Most people are probably able to detect low water pressure, but before you jump to conclusions and start getting out your wrenches, make sure you check the water pressure for both cold and hot water. If you’re only experiencing low water pressure with hot water, the problem may be your water heater.
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There’s nothing worse than standing under the shower head and feeling virtually no water pressure. Or when it’s time to wash the dishes, turning on the sink and feeling water gently flow out rather than come out full-force.
There are a couple things that could be causing low water pressure. The first thing to check would be the water meter valve. This is usually found on the street side near your water meter. If this valve appears to be completely open, check the main shut-off valve. This is usually located on the side of the water meter closest to your house. If both valves are fully open, it may be time to check for a leak in the pipes.
5. Leaky Pipes
While all the other plumbing problems we’ve discussed are fairly easy to detect, leaky pipes might not be quite so obvious. A higher than normal water bill may lead you to believe you have a leaking pipe. Mold, mildew, musty smells, stained and damaged floors and ceilings can all confirm this.
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Leaks can cause irreparable and expensive damage to your property. By promoting the growth of mold and mildew, they can also be a health hazard, causing you and your family to get sick more often.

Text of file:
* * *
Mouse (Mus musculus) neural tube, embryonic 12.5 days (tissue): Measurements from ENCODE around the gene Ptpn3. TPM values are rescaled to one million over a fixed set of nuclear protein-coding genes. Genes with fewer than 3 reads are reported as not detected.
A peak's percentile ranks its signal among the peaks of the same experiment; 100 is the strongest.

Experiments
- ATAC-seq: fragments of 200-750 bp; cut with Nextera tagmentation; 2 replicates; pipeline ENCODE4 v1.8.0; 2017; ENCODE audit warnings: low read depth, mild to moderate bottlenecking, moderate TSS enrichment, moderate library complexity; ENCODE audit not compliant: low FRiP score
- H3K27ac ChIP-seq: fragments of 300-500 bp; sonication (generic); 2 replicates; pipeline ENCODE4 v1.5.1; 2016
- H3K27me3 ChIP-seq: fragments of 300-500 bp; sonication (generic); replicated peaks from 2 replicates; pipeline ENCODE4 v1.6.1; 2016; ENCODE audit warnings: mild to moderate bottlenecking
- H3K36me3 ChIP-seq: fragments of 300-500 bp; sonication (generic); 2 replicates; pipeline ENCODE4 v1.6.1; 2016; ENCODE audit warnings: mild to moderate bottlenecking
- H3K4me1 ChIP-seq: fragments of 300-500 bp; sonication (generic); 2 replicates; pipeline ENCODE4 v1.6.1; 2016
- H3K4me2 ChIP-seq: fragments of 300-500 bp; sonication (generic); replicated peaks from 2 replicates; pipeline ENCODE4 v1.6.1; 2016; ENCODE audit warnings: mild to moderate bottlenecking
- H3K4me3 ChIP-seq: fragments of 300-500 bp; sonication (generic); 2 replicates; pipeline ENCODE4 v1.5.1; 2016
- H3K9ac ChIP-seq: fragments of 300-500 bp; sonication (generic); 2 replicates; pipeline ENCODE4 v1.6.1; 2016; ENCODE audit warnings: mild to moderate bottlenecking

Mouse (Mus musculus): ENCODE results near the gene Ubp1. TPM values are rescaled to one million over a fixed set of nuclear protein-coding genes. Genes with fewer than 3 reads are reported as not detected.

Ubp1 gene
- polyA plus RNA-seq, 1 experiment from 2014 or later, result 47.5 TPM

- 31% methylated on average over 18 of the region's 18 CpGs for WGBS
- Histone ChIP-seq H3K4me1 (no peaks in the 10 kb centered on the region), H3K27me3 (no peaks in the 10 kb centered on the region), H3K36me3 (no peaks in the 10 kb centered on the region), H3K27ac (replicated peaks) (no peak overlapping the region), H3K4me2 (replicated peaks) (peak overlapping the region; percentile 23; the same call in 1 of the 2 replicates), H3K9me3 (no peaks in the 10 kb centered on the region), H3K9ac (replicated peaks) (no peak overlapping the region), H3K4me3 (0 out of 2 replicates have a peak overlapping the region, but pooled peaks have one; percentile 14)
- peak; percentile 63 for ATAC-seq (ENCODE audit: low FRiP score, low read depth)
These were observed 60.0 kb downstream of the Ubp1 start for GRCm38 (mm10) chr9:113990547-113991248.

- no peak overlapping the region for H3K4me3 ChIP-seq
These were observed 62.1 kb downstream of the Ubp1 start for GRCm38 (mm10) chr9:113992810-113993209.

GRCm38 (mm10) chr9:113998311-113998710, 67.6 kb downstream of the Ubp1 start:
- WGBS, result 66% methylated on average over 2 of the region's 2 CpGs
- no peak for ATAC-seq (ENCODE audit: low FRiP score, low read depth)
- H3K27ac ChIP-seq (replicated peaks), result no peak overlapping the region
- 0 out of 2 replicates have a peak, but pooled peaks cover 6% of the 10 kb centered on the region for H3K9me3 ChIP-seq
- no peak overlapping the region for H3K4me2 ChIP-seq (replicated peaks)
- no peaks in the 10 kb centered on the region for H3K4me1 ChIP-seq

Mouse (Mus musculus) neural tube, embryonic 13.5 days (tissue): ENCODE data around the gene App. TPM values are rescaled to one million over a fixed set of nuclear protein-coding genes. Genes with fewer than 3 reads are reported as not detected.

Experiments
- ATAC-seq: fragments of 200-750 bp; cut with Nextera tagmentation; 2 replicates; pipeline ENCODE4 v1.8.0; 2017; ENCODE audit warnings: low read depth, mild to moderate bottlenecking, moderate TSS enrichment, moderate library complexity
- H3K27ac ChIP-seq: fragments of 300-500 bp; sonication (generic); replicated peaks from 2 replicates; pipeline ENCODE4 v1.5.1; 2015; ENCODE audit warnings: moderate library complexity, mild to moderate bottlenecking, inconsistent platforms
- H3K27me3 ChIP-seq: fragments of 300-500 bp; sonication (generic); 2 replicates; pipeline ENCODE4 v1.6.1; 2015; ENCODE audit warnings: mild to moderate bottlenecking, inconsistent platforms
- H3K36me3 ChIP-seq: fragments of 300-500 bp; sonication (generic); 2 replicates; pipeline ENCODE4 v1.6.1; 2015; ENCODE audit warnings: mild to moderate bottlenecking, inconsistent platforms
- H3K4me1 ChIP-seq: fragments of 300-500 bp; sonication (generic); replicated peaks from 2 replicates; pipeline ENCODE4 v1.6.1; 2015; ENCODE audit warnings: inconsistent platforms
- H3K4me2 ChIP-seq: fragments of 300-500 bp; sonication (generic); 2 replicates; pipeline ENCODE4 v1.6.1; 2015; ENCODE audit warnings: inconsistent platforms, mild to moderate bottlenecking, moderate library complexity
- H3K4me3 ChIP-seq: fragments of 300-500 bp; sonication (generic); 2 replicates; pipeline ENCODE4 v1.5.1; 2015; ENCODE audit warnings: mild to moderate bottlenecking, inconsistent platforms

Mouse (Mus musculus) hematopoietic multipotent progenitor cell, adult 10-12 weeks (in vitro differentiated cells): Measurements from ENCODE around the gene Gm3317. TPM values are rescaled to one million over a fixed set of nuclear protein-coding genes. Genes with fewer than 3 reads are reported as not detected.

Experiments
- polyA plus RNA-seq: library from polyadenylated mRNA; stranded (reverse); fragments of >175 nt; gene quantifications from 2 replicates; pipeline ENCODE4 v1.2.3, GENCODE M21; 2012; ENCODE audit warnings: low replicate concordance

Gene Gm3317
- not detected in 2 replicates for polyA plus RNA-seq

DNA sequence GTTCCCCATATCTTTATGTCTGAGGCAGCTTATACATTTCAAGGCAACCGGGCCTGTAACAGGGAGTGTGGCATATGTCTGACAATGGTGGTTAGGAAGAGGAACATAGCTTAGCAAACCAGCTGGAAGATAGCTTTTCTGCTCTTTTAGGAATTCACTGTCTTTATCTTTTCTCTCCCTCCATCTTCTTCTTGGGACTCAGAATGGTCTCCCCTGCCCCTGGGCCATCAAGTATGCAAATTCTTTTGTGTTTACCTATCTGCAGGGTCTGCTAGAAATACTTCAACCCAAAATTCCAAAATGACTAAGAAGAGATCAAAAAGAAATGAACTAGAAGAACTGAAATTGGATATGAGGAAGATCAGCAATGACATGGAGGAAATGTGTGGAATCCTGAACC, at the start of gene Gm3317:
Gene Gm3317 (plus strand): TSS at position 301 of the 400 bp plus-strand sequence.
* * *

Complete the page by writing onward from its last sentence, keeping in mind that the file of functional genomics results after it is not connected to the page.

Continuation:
For a temporary fix, if you’re able to find the leak, you can try to stop it with a pipe patch. These can be bought at a hardware store or made yourself. If you want to do it yourself, you’ll need heavy rubber from an inner tube or C-clamp and hose clamps or two plates that can be bolted together. Use the rubber to cover the leak and then use the hose clamps or plates to hold the rubber in place over the leak.
Before You Get Started…
When you’re ready to embark on your plumbing apprenticeship, keep a couple things in mind. Always turn the water main off before starting to fix anything.
Also, be sure to bring any hardware that you need replacements for to 3rd Street Hardware. This is the best way for us to give you the correct hardware for your repairs. If you don’t feel comfortable removing anything, snapping some photos with your phone can also help.
Last, but not least, if you live in an apartment, make sure to report the problem to your landlord. Failure to do so may result in you losing your security deposit. And don’t forget to check your lease, because you might not be responsible for the plumbing repair. For example, a clogged drain is a simple fix, but sudden water damage in your ceiling? That’s a different story. Either way, be sure to do everything you can to resolve your plumbing problems as soon as possible. After all, moisture attracts bugs. Need we say more?
If you find yourself needing to practice your plumbing and don’t know where to begin, give us a call or stop by for a visit. We’re happy to help you with any of your plumbing, hardware or DIY needs.